In a sense, I was fortunate to have worked in France and Brazil, in addition to the U.S. I went from the engineering field to finance. My experiences in finance, and handling mergers and acquisitions at Rhodia, the Brazilian subsidiary of Rhone-Poulenc, were always on the company side in an industry with more female role models. This, coupled with my problem-solving mindset, gave me more opportunities for advancement. Looking back, I was once again one of the lucky ones.
I met my husband during my time in France and, after moving to Brazil, I worked at Rhodia while my husband took over his family business, which was also in the pharmaceutical industry. The business grew, and we decided to professionalize it and move to the U.S., where we started a complementary business together, a consulting and trading company connecting the Asia-Pacific Region, Brazil, and the U.S.
I began the transformation from employee of a big global corporation to a serial entrepreneur. I brought along the experience I had gained in the pharma industry in finance, although I had to reacquaint myself with working in the U.S. after so many years abroad, not to mention learning the differences between owning my own venture and working in the corporate world. It was trial by fire. I went back to Fairleigh Dickinson University in New Jersey for a refresher entrepreneurial certificate program. Today, I am teaching there as an adjunct professor in entrepreneurship so that the next generation may perhaps be spared from repeating the same mistakes I made on my journey.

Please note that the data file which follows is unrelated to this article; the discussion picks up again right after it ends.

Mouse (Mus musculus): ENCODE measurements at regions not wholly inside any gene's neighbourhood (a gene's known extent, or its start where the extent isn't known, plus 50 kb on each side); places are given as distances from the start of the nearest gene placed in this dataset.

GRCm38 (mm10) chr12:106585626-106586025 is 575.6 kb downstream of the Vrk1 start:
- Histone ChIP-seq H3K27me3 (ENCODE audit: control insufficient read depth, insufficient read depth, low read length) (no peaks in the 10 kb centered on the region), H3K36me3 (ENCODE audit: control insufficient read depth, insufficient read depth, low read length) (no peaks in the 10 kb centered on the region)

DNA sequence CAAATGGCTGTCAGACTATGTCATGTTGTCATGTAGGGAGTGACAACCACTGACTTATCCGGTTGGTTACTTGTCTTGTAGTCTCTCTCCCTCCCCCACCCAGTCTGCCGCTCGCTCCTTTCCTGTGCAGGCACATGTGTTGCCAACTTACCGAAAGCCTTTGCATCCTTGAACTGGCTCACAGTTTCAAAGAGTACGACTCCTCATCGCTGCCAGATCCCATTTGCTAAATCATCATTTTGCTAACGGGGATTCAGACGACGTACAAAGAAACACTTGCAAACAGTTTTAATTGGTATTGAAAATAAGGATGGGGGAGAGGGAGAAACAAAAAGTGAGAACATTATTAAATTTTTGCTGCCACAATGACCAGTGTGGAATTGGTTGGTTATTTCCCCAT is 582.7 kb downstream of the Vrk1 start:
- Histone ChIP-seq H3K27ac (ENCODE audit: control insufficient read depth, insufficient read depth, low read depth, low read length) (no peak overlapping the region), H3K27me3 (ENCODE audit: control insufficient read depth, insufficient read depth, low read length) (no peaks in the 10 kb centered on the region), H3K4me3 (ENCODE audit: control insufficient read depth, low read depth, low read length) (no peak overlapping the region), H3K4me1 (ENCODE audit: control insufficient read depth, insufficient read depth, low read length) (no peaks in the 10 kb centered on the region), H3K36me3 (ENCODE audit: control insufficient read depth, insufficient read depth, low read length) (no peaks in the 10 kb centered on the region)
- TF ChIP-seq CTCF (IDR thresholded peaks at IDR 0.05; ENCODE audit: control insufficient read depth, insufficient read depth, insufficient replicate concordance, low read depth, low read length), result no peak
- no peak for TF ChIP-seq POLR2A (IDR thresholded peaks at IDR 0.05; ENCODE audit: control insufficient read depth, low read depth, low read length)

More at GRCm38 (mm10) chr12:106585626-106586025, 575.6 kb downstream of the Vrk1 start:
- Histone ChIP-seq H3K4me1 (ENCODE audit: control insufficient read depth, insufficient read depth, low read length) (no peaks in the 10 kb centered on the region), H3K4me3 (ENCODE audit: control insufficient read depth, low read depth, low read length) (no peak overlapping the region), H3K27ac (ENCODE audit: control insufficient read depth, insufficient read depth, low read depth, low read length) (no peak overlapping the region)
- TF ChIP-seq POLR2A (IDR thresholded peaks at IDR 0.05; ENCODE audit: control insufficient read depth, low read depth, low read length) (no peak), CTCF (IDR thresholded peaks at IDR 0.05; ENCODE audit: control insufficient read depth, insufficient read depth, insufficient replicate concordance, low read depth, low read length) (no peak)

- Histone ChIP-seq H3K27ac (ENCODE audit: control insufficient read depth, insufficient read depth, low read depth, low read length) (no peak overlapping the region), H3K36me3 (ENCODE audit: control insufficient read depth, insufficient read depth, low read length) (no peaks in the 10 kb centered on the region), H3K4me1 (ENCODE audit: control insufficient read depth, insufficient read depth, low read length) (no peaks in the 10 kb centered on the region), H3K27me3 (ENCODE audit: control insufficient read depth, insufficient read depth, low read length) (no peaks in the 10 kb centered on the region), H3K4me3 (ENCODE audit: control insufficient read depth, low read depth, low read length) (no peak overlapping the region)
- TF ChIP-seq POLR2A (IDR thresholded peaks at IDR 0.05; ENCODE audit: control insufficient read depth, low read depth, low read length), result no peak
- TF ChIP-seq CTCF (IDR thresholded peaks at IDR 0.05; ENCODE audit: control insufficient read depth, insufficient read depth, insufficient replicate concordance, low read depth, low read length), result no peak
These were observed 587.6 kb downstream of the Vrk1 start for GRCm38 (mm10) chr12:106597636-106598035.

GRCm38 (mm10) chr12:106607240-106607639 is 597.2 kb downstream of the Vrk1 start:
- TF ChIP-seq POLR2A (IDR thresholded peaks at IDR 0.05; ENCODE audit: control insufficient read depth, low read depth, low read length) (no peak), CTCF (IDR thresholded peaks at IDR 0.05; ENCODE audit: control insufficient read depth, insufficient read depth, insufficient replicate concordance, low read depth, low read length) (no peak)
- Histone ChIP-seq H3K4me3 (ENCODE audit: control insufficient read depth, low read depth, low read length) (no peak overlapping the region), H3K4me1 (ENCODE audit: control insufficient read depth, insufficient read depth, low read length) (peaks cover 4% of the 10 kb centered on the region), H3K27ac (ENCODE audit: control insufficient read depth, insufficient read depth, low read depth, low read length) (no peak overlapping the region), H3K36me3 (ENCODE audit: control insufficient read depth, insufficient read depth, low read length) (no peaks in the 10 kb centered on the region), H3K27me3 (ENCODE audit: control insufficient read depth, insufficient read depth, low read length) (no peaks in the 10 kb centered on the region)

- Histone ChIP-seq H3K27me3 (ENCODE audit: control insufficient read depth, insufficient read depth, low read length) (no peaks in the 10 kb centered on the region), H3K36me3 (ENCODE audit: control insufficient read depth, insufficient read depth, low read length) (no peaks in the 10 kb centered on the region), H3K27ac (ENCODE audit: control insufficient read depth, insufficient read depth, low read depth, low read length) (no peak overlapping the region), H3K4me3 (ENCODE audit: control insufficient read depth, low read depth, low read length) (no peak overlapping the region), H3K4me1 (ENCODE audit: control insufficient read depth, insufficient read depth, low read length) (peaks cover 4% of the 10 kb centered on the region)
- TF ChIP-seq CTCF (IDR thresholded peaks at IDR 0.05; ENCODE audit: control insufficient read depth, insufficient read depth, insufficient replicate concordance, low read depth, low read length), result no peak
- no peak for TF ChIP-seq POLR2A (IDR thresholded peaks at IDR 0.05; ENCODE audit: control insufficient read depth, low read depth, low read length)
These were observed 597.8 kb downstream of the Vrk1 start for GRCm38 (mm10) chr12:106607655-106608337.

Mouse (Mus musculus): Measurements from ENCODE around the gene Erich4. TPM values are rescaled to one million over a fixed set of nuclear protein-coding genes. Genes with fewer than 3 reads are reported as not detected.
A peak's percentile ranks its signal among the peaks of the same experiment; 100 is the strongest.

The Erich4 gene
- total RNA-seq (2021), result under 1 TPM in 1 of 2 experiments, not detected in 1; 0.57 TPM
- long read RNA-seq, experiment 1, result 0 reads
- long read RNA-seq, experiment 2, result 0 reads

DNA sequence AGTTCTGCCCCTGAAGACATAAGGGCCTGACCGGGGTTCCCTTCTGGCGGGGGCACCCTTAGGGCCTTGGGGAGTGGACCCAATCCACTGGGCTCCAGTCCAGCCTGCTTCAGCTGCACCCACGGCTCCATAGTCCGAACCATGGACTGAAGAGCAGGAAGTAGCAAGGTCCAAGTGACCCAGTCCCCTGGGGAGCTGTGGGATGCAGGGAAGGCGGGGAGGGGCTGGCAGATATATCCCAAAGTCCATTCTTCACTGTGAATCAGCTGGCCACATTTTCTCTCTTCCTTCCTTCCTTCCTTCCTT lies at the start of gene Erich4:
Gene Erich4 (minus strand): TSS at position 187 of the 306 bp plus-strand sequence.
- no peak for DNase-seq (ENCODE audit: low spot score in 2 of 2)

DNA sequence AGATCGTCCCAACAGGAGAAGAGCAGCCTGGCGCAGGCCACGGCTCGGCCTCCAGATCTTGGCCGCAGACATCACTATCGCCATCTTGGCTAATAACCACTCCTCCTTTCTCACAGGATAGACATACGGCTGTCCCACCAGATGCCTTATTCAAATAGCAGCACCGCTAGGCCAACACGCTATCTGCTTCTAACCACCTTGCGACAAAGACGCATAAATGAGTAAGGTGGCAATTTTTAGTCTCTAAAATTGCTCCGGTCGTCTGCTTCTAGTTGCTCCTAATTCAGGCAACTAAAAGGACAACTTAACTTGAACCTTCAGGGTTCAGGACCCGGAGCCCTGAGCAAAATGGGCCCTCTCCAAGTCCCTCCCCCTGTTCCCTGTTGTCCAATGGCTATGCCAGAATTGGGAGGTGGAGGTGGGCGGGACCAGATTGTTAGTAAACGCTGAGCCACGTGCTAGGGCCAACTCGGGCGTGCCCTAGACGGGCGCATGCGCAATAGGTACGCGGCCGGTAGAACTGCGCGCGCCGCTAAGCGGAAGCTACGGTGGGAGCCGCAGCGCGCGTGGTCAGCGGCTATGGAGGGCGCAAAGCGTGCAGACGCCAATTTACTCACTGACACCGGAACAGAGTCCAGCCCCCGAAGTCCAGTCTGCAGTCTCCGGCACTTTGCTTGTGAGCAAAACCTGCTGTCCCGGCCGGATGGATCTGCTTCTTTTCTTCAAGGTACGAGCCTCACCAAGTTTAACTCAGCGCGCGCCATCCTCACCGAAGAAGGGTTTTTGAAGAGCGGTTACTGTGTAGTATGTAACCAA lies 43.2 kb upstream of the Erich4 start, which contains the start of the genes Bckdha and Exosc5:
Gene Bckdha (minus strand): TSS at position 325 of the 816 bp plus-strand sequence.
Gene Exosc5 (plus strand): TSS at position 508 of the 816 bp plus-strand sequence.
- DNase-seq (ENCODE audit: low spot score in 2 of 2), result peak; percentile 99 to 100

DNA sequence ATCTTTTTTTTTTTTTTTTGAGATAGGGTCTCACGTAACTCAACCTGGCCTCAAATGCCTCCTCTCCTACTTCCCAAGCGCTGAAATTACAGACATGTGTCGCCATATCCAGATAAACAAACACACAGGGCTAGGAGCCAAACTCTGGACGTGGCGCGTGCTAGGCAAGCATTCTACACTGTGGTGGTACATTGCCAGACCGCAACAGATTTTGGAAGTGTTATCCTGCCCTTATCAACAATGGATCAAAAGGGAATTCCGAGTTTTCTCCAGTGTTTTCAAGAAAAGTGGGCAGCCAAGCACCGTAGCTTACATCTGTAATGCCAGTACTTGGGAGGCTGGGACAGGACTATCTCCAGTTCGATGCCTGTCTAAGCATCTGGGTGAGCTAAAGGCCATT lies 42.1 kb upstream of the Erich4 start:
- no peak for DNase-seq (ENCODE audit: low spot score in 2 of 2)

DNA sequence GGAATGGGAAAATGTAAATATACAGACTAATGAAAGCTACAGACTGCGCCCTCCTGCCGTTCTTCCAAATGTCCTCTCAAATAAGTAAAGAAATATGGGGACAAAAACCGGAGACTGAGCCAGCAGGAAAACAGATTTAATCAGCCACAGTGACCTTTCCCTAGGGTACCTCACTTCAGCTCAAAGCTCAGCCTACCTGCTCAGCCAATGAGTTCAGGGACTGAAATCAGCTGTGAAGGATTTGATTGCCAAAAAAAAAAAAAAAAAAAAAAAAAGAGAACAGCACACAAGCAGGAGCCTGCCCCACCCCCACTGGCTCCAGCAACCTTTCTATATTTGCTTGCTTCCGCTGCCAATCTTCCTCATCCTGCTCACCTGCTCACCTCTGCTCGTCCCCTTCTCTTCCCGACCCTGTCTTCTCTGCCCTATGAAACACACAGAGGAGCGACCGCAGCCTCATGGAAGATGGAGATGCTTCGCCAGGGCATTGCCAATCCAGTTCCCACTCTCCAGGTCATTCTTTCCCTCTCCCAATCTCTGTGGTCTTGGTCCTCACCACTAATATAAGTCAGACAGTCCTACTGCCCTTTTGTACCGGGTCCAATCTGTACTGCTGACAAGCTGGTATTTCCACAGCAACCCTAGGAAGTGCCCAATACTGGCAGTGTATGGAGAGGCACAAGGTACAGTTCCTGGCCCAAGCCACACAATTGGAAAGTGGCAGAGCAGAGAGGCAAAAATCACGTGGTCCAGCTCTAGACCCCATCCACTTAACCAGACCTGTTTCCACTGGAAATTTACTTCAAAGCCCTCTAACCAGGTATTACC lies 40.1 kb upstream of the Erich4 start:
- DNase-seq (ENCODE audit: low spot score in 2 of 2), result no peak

New Jersey is often referred to as the nation’s medicine chest with its plethora of pharmaceutical companies, so I was able to leverage my experience when I returned home. We had the opportunity to start another new business in the pharma sector with my husband’s uncle. We began as consultants and, before we knew it, founded a biotech company and ultimately brought a product through Phase II clinical trials. And that was my first experience serving on a board.
In a twist of fate and financing structure, we reverse-merged into an already publicly listed company and raised money from family offices and a European pharma company. By pure happenstance, I became both the CFO of a publicly traded company and one of its board members. Looking back, I should have been terrified to take that leap. I did not know what I know now, so without hesitation, I leaped into the abyss.
My philosophy had always been to problem solve, execute successfully, and not play corporate politics. However, the boardroom was way more political than I could have ever imagined.
Soft skills are largely overlooked. Perhaps it is inherent to the start-up pharma industry since so many smart people come together to solve thorny scientific and technical issues, whose sheer size and intricacy seem insurmountable. Yet in reality, the people problems are much more complex and way more difficult to solve. They stem from preconceived notions, differing backgrounds, varying experiences, interpersonal skills, and ever-changing team dynamics.